A brief postscript: the Book of Prayer describes the author of this prayer as a Confederate soldier. Yes, that is a descriptor. However, it does not tell me what I really want to know. Was the man young? Old? Did he smile often, or was he serious? Was he married? Did he have children? What did he do before the war? Did he have a sense of humor? Was he scared at the thought of going into battle? Did he miss his hometown? What about brothers and sisters, other family members, friends, comrades?

In other words, who was this man? I know he was someone’s son. I suspect he was a faithful believer in God, since these words were probably not penned by a skeptic.

Like all others in this Book of Prayer, the author of this prayer was a child of God. Dear Lord, just as You heard this dear one’s prayer, written one hundred fifty years ago, hear mine. Hear me—hear others as we repeat his words. Lord, in Your mercy, hear our prayers.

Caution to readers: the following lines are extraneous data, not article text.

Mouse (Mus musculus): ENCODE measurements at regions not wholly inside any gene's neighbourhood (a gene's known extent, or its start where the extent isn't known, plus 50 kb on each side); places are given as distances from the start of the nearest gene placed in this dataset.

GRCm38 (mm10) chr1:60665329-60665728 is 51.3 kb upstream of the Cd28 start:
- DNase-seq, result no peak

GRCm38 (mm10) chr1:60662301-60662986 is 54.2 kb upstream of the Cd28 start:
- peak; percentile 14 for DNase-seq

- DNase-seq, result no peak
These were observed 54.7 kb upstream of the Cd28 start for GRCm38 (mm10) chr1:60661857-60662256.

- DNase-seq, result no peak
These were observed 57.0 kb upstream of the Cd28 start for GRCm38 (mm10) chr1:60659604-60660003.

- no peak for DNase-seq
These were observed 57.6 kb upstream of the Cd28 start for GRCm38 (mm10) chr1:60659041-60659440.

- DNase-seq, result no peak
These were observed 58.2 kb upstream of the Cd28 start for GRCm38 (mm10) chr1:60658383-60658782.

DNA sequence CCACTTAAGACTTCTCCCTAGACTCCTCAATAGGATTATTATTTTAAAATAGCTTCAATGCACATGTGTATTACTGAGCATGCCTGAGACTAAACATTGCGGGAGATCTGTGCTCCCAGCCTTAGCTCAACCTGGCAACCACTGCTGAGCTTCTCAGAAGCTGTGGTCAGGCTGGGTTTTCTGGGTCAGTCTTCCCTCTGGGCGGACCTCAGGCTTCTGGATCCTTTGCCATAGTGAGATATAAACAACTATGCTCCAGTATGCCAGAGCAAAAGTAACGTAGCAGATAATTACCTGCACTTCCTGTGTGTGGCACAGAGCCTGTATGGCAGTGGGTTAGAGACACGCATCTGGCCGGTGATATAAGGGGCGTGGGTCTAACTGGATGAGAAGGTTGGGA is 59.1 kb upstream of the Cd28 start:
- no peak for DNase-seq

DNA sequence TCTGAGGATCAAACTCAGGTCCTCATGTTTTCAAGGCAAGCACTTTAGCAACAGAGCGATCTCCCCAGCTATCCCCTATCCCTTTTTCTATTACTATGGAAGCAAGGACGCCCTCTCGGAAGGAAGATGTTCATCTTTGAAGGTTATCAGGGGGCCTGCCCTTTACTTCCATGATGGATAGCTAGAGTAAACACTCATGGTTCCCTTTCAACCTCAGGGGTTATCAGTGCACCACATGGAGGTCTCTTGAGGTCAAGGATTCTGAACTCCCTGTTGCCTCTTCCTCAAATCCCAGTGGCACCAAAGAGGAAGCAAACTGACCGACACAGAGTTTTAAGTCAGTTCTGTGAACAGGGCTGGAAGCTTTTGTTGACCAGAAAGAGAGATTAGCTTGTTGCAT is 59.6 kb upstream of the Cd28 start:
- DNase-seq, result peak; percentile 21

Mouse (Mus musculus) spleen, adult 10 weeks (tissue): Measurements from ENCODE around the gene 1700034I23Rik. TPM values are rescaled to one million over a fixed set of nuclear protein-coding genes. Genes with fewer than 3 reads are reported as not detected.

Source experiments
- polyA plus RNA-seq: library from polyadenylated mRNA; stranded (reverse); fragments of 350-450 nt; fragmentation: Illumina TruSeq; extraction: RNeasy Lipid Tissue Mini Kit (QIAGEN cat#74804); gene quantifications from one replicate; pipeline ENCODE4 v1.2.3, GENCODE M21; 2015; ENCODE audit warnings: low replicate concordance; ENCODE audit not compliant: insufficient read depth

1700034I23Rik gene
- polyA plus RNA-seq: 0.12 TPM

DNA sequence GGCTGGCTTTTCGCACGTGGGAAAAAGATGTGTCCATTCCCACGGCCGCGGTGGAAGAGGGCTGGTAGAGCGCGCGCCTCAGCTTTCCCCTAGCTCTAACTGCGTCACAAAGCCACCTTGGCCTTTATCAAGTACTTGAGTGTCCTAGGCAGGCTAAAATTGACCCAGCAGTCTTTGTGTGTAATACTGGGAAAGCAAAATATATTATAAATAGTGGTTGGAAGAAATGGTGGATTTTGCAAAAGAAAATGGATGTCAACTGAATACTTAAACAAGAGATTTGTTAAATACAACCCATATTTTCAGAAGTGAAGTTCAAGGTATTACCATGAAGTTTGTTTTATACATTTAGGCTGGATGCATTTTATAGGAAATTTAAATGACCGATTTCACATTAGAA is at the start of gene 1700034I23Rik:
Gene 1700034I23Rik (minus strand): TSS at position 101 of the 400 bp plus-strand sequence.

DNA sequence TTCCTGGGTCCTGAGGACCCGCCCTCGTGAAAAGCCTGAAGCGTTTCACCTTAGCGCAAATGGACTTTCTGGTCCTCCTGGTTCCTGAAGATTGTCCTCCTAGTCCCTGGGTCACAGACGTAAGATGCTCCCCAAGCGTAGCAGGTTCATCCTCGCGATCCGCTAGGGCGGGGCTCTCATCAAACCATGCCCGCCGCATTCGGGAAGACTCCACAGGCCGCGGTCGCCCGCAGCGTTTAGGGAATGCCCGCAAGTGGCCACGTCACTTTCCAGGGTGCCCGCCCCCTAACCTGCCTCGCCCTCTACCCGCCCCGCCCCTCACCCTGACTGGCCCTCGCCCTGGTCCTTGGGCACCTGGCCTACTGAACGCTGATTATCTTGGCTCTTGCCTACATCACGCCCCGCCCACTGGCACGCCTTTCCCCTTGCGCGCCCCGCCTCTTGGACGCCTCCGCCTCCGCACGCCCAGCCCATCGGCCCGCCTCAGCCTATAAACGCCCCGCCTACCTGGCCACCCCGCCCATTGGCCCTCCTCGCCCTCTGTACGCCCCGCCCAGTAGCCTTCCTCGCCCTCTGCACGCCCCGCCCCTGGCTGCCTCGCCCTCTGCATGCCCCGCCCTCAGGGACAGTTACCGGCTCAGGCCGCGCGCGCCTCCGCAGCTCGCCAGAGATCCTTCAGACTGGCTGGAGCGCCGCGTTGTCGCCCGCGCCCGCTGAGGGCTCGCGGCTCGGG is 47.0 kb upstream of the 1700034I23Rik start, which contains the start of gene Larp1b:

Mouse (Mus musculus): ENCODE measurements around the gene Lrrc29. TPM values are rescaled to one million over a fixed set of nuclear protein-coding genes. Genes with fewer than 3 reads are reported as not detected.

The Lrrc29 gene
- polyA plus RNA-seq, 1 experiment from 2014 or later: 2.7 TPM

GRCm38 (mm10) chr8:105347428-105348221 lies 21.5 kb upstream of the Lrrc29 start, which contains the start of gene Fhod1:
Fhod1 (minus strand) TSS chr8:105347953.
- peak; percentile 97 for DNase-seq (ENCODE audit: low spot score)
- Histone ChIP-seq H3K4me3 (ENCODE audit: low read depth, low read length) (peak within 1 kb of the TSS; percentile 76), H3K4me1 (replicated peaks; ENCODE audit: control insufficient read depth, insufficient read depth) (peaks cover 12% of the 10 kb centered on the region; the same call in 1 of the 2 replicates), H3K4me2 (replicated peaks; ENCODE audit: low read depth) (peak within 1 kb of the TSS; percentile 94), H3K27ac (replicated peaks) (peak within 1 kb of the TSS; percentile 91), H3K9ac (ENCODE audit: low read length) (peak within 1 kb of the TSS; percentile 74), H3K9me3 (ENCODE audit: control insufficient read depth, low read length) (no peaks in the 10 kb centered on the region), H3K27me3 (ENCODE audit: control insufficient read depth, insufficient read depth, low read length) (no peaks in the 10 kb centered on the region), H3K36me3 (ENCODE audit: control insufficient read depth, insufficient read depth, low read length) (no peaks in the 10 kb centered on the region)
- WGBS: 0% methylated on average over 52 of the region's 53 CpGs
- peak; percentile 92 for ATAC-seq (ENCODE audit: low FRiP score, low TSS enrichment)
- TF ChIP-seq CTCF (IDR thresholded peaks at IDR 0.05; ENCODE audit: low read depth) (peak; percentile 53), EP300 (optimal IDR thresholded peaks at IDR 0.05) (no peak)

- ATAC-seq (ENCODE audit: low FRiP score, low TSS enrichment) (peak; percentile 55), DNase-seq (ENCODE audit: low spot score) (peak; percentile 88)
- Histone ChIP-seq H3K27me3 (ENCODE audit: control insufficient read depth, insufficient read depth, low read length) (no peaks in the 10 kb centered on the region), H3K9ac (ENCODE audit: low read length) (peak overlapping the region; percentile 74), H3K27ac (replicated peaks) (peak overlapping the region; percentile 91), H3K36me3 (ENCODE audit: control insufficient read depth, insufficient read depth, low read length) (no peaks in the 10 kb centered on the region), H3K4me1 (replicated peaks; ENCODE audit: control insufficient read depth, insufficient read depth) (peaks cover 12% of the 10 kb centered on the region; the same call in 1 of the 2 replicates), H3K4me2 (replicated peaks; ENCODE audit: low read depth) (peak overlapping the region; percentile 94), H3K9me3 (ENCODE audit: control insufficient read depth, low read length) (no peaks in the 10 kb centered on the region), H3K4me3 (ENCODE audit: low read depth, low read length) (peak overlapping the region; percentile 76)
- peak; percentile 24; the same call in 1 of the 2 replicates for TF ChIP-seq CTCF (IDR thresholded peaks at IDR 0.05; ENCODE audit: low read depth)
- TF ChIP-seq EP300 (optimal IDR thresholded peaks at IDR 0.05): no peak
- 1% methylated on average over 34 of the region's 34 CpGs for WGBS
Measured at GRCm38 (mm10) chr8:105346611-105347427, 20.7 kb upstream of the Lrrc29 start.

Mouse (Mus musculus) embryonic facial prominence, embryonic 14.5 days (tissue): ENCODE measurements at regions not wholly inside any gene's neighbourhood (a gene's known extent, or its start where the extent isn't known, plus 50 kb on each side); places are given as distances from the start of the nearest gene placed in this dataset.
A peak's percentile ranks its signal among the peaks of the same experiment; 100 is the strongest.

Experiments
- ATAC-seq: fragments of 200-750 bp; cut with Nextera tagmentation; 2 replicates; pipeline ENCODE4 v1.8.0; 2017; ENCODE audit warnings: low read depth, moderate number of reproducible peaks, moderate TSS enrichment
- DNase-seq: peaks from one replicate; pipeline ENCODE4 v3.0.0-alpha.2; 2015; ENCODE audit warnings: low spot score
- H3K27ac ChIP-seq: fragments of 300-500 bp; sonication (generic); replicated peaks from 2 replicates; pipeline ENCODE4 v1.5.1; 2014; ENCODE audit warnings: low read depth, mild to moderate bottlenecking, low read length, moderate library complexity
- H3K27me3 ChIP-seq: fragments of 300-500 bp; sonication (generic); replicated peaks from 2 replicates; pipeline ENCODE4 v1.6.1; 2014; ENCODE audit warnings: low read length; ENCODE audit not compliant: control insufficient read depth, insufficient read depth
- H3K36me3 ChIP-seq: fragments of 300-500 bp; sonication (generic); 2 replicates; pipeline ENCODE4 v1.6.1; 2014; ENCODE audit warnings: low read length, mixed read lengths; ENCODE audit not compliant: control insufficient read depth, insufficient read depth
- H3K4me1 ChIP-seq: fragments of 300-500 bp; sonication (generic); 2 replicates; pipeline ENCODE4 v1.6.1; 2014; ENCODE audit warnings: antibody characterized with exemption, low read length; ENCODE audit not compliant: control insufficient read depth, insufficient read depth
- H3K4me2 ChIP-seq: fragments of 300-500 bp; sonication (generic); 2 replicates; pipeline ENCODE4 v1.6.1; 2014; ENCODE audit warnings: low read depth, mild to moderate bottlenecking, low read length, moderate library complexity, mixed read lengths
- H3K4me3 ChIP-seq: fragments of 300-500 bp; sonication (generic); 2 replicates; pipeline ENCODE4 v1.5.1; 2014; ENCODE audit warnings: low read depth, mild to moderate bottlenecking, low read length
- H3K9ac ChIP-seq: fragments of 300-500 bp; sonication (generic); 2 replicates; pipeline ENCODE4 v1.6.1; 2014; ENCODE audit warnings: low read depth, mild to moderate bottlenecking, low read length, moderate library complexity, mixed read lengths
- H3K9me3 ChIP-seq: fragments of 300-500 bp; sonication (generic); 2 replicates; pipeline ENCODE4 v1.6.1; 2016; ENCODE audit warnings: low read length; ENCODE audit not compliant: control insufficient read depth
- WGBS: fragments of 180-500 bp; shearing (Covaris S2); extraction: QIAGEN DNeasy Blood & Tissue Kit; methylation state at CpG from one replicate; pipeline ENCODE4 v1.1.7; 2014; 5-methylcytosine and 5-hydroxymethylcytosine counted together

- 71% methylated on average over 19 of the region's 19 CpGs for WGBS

@chaplaineliza

Like what you read? Disagree? Share your thoughts with your loved ones and continue the conversation.

Why not visit my sister blogs, “the best of” A Year of Being Kind.   @chaplaineliza And, read my sermons from Pastor, Preacher Pray-er

[1] The Oxford Book of Prayer, edited by George Appleton. (New York: Oxford University Press, reissued 2009), 119.

Worthy are You, O God!

Matterofprayer: A Year of Everyday Prayers – Saturday, August 1, 2015

From dailyoffice.org - photo from Compline

From dailyoffice.org – photo from Compline

Worthy are You, O God!

A new month, a new book for prayer. As July came to a close, I wondered which book I ought to choose for my August meditation and prayers. For those who are new to this blog, during each month of 2015 I have been using different, helpful books and different kinds of prayer for each month. However, as I contemplated August, I felt more and more strongly about using a website. True, it incorporates a prayer book for the twice-daily readings, but it is a website.